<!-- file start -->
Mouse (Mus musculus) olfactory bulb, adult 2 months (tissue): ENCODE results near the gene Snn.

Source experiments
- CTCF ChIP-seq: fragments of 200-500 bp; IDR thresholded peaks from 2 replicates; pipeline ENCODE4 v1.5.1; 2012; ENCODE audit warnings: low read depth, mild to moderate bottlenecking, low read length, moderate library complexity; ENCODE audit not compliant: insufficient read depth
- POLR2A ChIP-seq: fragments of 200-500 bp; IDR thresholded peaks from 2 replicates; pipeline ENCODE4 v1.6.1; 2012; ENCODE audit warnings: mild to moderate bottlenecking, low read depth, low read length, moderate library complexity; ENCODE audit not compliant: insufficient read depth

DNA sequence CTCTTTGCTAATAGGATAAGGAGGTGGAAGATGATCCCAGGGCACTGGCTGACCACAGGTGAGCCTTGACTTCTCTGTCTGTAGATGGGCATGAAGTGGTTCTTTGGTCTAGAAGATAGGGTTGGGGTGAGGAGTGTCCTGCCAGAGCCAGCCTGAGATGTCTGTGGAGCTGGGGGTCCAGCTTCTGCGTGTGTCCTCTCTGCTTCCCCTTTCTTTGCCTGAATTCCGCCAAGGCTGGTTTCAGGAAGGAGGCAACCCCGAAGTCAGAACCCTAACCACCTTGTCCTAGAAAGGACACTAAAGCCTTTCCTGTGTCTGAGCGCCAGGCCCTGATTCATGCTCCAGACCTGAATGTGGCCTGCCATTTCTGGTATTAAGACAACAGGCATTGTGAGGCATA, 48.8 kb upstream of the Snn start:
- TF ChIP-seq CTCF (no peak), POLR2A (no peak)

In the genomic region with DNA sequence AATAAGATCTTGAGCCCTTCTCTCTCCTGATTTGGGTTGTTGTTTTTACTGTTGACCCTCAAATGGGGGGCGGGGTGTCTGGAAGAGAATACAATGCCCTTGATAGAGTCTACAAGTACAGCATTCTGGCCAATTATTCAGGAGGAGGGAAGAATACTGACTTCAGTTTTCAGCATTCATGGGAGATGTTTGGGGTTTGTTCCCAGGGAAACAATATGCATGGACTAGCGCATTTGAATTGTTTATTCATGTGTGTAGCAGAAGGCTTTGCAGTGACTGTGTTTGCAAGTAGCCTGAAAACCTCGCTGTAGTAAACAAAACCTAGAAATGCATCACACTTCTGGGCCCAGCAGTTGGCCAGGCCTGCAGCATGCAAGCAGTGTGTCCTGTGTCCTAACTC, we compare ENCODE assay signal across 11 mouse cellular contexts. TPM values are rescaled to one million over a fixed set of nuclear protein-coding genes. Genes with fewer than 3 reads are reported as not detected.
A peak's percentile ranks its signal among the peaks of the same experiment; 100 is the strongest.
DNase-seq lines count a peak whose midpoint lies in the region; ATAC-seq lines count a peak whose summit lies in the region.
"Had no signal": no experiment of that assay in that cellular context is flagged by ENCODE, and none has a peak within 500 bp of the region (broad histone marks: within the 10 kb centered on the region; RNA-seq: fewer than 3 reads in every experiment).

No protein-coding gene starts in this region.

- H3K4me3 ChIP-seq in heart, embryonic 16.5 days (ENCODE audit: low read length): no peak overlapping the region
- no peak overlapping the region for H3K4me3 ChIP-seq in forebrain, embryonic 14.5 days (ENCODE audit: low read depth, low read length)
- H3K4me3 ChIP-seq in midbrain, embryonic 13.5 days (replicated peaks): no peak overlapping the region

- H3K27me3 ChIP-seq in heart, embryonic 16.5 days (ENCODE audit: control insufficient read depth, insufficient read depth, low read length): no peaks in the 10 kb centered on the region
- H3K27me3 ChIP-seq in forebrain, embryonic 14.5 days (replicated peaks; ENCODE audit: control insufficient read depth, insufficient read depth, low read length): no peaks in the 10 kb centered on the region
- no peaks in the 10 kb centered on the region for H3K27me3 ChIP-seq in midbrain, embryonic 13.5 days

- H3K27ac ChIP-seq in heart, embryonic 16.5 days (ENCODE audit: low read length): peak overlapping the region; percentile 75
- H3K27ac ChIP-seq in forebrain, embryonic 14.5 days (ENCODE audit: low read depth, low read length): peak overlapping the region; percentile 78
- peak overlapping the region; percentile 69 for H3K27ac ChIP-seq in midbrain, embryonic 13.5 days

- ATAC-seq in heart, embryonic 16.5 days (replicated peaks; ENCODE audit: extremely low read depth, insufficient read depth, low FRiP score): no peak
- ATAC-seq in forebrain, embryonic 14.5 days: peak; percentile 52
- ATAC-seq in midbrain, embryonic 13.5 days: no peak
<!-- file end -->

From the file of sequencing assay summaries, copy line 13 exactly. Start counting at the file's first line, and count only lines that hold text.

- no peak overlapping the region for H3K4me3 ChIP-seq in forebrain, embryonic 14.5 days (ENCODE audit: low read depth, low read length)